by Annabeth Miller
Missouri's lieutenant Governor is going to push forward this month with his plan to file a lawsuit challenging the constitutionality of President Obama's health care reform plan.
Lt. Gov. Peter Kinder of Cape Girardeau announced on national television this past week that he intends to file suit in federal court challenging the recently-signed health care legislation.
Kinder said Friday he will seek private funding for the legal challenge instead of using Missouri taxpayer funds. Kinder spoke in a telephone interview from Kansas City as he was preparing to travel across the Show Me State.
Kinder made his law suit announcement during an appearance on Fox News Channel's "On the Record with Greta Van Susteren" Wednesday evening.
"We will continue this fight against the infringement on state sovereignty and personal freedom," Kinder said.
Kinder said he is filing the lawsuit to protect Missouri taxpayers from what he says will be the phenomenal cost to the state from the federal health care reform.
"The Obama-Pelosi-Reid-McCaskill democrats are sticking it to Missouri taxpayers," Kinder said.
Kinder said he is filing the lawsuit as a part of his statutory responsibility as the official ombudsman for Missouri's older adults. "Seniors are going to be hurt the worst by the ill-conceived, misbegotten federal health care reform. It will devastate our state's budget and rob from Medicare."
Kinder pointed out Missouri is already in the midst of a state budget crisis, with declining state revenues and a budget that is being cut to the bone to keep the state within a balanced budget. Missouri is constitutionally required to have a balanced budget.
"You cannot add an extra $500 million in expected expanded Medicare costs," Kinder emphasized. "They are sticking Missouri taxpayers with the bill. This infringes and encroaches on our rights. I am going to stand up for the right of every Missourian to select their own health care plan."
"Who would have thought two years ago that we would be talking about trillions piled on trillions of dollars of debt," Kinder said.
He noted that in the last 15 months the federal government has taken over auto makers General Motors and Chrysler, and that the student loan program in the county would be nationalized as a part of the health care reform package.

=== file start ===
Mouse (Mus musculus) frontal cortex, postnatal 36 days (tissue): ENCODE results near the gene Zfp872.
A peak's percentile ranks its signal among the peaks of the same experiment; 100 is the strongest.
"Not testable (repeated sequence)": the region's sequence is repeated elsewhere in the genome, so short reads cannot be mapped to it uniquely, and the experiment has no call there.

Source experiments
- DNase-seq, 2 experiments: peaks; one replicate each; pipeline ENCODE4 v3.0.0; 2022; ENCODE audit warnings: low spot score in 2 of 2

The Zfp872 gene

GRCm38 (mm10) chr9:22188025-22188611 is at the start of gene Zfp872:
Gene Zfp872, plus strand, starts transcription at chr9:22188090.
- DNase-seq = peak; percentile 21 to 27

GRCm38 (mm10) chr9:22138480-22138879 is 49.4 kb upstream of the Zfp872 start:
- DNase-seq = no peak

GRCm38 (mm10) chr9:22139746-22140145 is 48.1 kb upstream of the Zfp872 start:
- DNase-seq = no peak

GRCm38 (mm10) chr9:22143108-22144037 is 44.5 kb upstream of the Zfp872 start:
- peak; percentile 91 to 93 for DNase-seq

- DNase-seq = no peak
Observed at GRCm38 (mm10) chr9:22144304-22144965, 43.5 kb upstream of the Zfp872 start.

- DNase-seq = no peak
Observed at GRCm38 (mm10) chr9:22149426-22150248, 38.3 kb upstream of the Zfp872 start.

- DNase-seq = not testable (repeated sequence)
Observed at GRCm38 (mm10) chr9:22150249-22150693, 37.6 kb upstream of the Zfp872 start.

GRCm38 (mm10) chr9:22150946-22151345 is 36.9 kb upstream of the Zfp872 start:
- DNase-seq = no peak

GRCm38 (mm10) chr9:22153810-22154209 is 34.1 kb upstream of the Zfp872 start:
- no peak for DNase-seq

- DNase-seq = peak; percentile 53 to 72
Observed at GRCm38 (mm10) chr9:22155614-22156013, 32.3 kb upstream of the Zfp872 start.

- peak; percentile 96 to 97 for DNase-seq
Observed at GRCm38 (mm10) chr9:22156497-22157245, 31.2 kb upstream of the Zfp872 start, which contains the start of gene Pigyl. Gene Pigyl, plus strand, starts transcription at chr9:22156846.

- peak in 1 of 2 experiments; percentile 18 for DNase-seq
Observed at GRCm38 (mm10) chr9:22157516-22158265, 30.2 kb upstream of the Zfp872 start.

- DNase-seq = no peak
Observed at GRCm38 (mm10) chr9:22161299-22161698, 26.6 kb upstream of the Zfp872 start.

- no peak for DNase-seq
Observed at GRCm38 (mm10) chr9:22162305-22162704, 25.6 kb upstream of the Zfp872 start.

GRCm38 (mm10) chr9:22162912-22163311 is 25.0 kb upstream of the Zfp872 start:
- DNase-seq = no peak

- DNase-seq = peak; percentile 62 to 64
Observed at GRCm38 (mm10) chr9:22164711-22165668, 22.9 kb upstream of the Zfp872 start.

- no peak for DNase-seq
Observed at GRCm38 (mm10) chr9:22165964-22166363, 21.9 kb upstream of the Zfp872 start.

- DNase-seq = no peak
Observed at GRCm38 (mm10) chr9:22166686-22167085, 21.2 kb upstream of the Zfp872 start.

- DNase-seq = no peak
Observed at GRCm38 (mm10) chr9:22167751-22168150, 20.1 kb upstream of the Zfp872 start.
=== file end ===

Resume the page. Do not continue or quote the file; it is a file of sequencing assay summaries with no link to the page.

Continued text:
"There have been so many aspects of our economic lives as a nation taken over in the last 15 months by the federal government that it seems nothing is out-of-bounds. We've got to draw a line and say 'this far and no farther,'" he added.
Kinder has developed a new website, http://www.healthcareinaction.com/, to keep Missourians up-to-date on the status of the lawsuit and to offer visitors a way of donating to help underwrite the cost of the federal lawsuit.
"Instead of putting the financial burden on Missouri taxpayers, we are asking for private funding. The state budget is tight. We believe private funding can be generated for this and we are going to go out and test that notion," he said. He noted his new website will have a link active next week to make a donation.
"We are mapping out a strategy and are expecting to file in the federal courts here in Missouri this month," he said.
A recent statewide poll by Rasmussen shows that a majority of Missouri voters favor repealing the new Obama health care plan. The statewide poll that was released on April 8, shows that 59 percent of Missouri voters favor repealing the health care plan, while 36 percent oppose repeal. This includes 47 percent who strongly favor repeal and 27 percent who strongly oppose it. "Most Missouri voters (56 percent) think the just-passed health care bill will be bad for the country, and 61% oppose the bill's requirement that every American buy or obtain health insurance. Fifty-one percent (51 percent) think Missouri should join the other states that are suing the federal government over the constitutionality of this requirement, but 37 percent oppose such a suit" the polling report said.
Rasmussen also reported that the number of voters opposing the health care plan is slightly higher in Missouri than nationwide.